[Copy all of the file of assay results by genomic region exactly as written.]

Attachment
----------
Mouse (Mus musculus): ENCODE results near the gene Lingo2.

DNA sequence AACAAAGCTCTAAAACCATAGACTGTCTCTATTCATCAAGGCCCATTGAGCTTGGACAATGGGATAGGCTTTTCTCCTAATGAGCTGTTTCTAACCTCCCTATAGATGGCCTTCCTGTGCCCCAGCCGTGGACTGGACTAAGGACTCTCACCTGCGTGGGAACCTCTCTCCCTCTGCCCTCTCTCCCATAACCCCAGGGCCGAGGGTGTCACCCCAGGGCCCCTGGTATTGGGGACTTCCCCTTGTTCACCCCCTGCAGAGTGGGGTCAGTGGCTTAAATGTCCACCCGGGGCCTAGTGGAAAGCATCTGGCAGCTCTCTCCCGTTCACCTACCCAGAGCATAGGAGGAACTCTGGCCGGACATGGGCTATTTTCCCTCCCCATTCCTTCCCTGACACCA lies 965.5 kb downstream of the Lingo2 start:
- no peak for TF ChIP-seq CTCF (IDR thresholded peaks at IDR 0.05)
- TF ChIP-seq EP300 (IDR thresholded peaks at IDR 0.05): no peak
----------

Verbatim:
Mouse (Mus musculus): ENCODE results near the gene Lingo2.

DNA sequence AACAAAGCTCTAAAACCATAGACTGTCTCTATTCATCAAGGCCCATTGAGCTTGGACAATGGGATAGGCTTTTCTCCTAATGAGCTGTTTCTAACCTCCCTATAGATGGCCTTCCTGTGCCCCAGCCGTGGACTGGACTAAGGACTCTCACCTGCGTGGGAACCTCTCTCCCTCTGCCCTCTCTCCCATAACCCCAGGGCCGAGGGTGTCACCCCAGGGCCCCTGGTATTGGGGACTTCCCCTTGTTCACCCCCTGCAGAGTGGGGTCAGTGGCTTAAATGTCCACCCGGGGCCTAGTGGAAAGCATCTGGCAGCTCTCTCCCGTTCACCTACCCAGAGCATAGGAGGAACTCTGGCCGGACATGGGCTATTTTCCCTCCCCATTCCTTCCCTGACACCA lies 965.5 kb downstream of the Lingo2 start:
- no peak for TF ChIP-seq CTCF (IDR thresholded peaks at IDR 0.05)
- TF ChIP-seq EP300 (IDR thresholded peaks at IDR 0.05): no peak